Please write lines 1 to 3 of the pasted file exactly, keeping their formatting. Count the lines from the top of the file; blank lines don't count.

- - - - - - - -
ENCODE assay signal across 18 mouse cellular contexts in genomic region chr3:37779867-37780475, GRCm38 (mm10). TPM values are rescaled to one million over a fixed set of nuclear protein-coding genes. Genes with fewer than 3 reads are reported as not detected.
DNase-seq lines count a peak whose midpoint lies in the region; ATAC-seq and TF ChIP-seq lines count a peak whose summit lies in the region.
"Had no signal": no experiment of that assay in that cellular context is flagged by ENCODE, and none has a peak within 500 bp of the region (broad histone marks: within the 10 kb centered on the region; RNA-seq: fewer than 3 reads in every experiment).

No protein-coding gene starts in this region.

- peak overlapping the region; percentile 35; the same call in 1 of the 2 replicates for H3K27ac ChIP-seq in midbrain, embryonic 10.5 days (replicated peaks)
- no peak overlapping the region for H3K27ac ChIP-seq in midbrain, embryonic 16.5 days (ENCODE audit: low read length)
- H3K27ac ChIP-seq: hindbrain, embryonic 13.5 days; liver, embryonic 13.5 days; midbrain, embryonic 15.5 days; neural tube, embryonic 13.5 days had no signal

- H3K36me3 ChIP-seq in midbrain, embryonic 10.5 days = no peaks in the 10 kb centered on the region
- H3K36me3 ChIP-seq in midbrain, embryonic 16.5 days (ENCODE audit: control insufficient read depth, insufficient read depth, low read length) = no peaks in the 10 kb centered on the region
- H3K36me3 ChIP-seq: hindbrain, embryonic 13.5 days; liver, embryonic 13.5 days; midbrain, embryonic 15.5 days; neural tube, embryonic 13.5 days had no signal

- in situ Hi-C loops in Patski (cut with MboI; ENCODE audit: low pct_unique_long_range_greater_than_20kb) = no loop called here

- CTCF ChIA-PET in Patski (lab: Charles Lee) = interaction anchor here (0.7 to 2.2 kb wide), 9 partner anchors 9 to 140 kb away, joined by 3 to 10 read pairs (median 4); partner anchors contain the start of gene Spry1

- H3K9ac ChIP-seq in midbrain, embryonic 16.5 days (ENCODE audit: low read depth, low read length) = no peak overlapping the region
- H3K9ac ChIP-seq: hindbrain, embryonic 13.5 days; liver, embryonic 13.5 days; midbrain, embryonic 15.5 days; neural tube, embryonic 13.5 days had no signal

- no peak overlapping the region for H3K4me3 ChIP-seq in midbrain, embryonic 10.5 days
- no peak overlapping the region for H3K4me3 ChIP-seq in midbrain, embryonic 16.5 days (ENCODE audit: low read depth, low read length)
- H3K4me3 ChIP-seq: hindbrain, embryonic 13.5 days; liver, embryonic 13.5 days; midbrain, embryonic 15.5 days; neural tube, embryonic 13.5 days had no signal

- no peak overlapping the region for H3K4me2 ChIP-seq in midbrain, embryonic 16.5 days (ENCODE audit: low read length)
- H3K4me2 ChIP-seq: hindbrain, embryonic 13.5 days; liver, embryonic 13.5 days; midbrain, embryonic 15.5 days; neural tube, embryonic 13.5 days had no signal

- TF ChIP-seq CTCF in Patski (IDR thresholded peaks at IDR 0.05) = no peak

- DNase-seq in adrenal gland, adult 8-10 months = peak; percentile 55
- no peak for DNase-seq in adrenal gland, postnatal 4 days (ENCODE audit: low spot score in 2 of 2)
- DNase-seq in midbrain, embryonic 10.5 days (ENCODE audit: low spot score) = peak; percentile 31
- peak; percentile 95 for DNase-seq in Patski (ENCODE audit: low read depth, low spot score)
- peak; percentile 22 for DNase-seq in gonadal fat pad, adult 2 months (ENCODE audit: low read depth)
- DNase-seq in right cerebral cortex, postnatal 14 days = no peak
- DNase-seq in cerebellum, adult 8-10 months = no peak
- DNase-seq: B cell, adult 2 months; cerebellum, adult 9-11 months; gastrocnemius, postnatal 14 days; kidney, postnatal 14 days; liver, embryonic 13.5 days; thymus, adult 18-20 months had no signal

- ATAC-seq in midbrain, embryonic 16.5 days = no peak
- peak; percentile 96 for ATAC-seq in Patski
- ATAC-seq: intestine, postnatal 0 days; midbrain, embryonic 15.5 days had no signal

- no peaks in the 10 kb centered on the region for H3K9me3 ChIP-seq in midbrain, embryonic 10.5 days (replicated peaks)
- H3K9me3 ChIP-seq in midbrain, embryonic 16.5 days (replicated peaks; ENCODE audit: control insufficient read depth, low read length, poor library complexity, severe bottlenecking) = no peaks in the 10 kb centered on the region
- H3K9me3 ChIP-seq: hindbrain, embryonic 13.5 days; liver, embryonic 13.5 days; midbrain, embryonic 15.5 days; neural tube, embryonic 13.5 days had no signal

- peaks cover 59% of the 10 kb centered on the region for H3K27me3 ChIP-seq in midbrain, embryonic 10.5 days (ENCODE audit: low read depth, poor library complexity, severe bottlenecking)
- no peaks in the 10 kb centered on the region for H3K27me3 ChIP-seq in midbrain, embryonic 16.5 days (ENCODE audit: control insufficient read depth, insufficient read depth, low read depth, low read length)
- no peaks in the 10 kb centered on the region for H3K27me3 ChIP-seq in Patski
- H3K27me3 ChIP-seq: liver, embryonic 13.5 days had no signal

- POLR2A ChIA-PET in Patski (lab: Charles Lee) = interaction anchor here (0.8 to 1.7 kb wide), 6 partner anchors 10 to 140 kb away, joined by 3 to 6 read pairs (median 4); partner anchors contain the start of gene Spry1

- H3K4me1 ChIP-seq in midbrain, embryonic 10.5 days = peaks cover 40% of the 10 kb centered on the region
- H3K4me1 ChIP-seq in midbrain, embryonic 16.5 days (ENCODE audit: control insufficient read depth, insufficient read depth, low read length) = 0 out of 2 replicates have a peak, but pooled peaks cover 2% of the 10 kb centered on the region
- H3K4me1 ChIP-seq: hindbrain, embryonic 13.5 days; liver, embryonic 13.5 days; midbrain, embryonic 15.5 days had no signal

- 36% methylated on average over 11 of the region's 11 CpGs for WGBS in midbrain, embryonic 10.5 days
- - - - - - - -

ENCODE assay signal across 18 mouse cellular contexts in genomic region chr3:37779867-37780475, GRCm38 (mm10). TPM values are rescaled to one million over a fixed set of nuclear protein-coding genes. Genes with fewer than 3 reads are reported as not detected.
DNase-seq lines count a peak whose midpoint lies in the region; ATAC-seq and TF ChIP-seq lines count a peak whose summit lies in the region.
"Had no signal": no experiment of that assay in that cellular context is flagged by ENCODE, and none has a peak within 500 bp of the region (broad histone marks: within the 10 kb centered on the region; RNA-seq: fewer than 3 reads in every experiment).